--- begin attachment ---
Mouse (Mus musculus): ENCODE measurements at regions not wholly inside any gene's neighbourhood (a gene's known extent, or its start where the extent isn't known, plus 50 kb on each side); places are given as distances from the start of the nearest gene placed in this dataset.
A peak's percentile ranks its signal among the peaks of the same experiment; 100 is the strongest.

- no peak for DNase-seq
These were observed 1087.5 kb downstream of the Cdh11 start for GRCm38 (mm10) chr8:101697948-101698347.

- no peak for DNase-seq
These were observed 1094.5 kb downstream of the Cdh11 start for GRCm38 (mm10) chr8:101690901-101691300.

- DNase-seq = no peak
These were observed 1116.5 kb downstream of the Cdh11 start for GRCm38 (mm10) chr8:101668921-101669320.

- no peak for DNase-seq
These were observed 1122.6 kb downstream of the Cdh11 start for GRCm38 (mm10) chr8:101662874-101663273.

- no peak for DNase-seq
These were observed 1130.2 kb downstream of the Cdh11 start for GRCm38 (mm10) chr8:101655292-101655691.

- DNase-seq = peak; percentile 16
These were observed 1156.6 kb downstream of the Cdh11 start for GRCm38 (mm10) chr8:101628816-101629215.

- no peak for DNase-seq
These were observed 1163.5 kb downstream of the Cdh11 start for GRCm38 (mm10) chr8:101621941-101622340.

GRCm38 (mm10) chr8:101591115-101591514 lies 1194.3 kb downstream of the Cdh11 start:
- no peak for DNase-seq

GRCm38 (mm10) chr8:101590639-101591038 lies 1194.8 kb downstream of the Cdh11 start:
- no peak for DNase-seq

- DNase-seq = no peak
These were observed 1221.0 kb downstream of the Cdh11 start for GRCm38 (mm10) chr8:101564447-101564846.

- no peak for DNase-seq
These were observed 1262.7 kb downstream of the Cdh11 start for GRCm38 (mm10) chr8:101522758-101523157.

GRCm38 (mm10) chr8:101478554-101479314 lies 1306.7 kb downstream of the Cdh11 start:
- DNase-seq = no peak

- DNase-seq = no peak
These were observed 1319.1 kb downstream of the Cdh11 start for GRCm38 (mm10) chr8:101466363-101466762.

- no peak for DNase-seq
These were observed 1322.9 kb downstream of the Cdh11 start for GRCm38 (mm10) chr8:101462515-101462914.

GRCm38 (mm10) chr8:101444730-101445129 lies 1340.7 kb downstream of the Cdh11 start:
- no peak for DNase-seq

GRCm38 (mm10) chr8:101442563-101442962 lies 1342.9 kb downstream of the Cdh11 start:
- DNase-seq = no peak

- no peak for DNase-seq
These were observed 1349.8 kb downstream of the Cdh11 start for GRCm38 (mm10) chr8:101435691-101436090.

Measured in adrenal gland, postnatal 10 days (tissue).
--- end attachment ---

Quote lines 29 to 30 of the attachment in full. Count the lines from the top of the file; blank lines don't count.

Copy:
- no peak for DNase-seq
These were observed 1322.9 kb downstream of the Cdh11 start for GRCm38 (mm10) chr8:101462515-101462914.